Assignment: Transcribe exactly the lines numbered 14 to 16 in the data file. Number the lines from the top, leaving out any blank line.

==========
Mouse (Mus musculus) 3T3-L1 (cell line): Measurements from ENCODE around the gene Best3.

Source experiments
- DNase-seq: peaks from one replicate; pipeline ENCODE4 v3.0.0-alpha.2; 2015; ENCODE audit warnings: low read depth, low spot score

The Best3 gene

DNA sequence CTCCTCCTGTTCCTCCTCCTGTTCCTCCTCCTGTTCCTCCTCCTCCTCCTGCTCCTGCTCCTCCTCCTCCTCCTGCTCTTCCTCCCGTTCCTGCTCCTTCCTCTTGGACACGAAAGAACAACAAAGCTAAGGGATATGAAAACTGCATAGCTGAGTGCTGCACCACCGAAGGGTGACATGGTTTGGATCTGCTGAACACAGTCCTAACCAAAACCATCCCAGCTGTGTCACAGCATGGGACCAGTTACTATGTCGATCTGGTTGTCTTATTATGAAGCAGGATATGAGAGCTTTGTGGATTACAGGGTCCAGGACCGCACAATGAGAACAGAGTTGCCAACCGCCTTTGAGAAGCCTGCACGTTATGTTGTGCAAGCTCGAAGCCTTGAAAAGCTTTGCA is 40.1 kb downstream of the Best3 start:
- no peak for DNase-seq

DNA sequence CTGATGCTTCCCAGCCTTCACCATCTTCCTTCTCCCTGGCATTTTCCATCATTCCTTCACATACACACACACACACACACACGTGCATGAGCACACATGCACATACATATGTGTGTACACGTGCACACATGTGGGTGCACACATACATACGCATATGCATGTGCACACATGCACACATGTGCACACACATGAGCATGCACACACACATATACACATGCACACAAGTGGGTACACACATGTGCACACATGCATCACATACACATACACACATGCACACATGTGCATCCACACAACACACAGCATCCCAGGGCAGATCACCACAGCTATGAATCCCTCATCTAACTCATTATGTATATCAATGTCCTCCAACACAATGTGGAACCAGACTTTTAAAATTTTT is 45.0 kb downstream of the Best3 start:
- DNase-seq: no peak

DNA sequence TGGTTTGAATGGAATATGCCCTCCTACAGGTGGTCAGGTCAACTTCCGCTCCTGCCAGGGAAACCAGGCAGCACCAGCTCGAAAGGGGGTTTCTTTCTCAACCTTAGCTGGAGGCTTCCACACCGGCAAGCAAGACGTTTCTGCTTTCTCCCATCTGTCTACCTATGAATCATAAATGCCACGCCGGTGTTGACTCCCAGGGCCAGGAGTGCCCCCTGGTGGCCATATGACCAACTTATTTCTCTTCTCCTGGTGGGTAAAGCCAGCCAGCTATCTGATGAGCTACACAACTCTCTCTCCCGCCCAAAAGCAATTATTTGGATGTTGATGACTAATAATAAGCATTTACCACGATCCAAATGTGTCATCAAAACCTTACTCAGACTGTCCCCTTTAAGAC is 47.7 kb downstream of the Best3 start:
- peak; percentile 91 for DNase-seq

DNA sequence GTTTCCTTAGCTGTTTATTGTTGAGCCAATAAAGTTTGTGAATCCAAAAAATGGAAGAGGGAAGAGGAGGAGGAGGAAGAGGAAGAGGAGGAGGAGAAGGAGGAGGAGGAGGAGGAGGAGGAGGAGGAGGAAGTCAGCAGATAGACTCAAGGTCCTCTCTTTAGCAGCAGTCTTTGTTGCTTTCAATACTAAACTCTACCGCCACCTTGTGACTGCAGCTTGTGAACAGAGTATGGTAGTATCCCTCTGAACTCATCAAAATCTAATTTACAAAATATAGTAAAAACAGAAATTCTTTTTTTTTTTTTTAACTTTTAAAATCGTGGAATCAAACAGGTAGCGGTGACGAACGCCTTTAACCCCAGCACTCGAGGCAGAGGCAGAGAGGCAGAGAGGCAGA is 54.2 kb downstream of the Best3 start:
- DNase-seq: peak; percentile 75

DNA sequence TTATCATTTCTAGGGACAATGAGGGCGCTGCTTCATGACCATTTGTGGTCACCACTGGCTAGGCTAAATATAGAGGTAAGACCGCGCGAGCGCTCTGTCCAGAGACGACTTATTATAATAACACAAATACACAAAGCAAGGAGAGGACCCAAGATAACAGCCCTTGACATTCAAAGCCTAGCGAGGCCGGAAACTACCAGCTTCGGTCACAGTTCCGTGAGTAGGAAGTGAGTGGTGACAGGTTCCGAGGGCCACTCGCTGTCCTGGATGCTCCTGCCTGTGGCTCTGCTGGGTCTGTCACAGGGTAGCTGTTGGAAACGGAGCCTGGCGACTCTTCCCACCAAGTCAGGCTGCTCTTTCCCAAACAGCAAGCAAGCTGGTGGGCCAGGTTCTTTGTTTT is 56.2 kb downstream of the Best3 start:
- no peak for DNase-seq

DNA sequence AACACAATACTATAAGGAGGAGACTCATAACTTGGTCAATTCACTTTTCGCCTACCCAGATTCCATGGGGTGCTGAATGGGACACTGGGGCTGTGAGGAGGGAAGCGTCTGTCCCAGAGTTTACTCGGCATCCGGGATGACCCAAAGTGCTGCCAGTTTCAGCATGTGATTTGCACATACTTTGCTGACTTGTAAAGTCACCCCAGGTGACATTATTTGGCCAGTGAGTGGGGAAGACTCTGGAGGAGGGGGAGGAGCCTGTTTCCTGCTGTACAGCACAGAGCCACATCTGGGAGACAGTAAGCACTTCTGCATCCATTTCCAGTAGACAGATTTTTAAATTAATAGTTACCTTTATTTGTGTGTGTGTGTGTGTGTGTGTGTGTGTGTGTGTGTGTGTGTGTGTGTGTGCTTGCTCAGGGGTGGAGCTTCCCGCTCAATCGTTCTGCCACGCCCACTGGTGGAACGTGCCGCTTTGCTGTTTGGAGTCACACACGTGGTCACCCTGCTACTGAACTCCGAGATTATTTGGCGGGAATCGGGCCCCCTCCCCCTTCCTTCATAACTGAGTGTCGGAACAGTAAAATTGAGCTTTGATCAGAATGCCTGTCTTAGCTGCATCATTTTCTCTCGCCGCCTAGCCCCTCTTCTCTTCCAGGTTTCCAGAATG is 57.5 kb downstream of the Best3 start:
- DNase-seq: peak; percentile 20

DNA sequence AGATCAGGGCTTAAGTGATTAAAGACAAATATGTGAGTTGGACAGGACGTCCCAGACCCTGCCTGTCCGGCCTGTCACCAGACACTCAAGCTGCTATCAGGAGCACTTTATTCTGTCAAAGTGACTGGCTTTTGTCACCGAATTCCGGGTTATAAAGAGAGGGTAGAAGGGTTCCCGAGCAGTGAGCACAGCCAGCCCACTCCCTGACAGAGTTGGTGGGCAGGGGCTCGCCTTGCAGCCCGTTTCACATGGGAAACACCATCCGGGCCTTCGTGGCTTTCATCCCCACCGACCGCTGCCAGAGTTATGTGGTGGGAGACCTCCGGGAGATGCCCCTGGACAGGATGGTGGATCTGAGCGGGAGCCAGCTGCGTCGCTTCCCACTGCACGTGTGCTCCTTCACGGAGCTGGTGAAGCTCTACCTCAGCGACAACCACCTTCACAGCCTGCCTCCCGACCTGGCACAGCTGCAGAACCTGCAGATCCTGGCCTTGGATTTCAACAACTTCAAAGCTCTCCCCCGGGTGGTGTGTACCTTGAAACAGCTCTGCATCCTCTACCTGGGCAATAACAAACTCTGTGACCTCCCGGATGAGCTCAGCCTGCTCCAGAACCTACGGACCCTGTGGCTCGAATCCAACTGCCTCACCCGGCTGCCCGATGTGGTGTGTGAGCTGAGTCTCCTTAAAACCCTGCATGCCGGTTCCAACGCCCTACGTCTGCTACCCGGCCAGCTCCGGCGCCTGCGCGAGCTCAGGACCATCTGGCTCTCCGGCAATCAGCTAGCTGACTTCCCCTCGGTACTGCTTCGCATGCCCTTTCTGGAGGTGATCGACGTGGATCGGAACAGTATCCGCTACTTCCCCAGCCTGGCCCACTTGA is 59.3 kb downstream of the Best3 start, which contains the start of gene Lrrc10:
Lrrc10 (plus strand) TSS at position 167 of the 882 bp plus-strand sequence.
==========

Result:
- no peak for DNase-seq

DNA sequence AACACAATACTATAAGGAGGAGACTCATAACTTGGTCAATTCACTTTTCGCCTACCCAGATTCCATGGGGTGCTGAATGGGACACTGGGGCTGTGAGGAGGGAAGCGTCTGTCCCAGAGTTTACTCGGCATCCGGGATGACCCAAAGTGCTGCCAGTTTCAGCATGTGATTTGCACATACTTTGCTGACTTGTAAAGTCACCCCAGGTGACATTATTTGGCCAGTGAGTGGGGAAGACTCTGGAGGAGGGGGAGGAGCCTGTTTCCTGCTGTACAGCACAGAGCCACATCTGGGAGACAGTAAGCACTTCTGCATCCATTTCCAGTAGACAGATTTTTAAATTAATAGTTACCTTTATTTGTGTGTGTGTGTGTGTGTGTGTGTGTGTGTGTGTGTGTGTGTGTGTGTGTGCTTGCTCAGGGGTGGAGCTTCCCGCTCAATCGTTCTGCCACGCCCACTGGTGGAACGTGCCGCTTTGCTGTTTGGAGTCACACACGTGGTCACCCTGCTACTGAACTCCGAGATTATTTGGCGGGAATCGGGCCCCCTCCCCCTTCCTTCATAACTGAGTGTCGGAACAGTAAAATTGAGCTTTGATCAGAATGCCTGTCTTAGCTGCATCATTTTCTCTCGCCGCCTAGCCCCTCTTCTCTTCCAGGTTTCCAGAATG is 57.5 kb downstream of the Best3 start:
- DNase-seq: peak; percentile 20